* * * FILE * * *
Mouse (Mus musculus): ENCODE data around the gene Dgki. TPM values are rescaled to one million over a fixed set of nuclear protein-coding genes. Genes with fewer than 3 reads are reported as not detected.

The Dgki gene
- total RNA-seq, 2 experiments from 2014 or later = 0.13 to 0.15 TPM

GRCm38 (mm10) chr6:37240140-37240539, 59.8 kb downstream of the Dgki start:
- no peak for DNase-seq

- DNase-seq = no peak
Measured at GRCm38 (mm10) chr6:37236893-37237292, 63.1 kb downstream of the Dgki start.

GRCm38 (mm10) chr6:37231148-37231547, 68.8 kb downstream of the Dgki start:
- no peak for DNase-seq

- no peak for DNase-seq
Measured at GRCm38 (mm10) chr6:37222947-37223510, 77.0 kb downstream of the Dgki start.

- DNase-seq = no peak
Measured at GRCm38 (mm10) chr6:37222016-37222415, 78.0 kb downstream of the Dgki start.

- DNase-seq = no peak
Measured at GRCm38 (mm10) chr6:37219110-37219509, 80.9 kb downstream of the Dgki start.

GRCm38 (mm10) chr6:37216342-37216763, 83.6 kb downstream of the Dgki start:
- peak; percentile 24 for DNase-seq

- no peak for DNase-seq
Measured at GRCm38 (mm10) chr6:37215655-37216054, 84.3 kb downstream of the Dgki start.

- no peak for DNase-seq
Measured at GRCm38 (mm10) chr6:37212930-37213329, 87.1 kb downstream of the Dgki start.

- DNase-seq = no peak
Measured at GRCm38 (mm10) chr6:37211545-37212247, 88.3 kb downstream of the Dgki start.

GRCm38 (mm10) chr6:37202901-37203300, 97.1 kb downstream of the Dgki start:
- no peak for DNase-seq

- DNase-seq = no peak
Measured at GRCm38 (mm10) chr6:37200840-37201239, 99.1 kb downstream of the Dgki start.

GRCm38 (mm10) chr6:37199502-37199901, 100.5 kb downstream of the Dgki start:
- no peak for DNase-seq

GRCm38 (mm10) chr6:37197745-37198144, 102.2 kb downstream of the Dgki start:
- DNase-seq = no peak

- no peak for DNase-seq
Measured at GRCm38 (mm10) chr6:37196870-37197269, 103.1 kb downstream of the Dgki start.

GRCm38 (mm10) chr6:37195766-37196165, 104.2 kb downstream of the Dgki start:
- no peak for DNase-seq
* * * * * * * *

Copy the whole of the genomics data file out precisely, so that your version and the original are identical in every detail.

Mouse (Mus musculus): ENCODE data around the gene Dgki. TPM values are rescaled to one million over a fixed set of nuclear protein-coding genes. Genes with fewer than 3 reads are reported as not detected.

The Dgki gene
- total RNA-seq, 2 experiments from 2014 or later = 0.13 to 0.15 TPM

GRCm38 (mm10) chr6:37240140-37240539, 59.8 kb downstream of the Dgki start:
- no peak for DNase-seq

- DNase-seq = no peak
Measured at GRCm38 (mm10) chr6:37236893-37237292, 63.1 kb downstream of the Dgki start.

GRCm38 (mm10) chr6:37231148-37231547, 68.8 kb downstream of the Dgki start:
- no peak for DNase-seq

- no peak for DNase-seq
Measured at GRCm38 (mm10) chr6:37222947-37223510, 77.0 kb downstream of the Dgki start.

- DNase-seq = no peak
Measured at GRCm38 (mm10) chr6:37222016-37222415, 78.0 kb downstream of the Dgki start.

- DNase-seq = no peak
Measured at GRCm38 (mm10) chr6:37219110-37219509, 80.9 kb downstream of the Dgki start.

GRCm38 (mm10) chr6:37216342-37216763, 83.6 kb downstream of the Dgki start:
- peak; percentile 24 for DNase-seq

- no peak for DNase-seq
Measured at GRCm38 (mm10) chr6:37215655-37216054, 84.3 kb downstream of the Dgki start.

- no peak for DNase-seq
Measured at GRCm38 (mm10) chr6:37212930-37213329, 87.1 kb downstream of the Dgki start.

- DNase-seq = no peak
Measured at GRCm38 (mm10) chr6:37211545-37212247, 88.3 kb downstream of the Dgki start.

GRCm38 (mm10) chr6:37202901-37203300, 97.1 kb downstream of the Dgki start:
- no peak for DNase-seq

- DNase-seq = no peak
Measured at GRCm38 (mm10) chr6:37200840-37201239, 99.1 kb downstream of the Dgki start.

GRCm38 (mm10) chr6:37199502-37199901, 100.5 kb downstream of the Dgki start:
- no peak for DNase-seq

GRCm38 (mm10) chr6:37197745-37198144, 102.2 kb downstream of the Dgki start:
- DNase-seq = no peak

- no peak for DNase-seq
Measured at GRCm38 (mm10) chr6:37196870-37197269, 103.1 kb downstream of the Dgki start.

GRCm38 (mm10) chr6:37195766-37196165, 104.2 kb downstream of the Dgki start:
- no peak for DNase-seq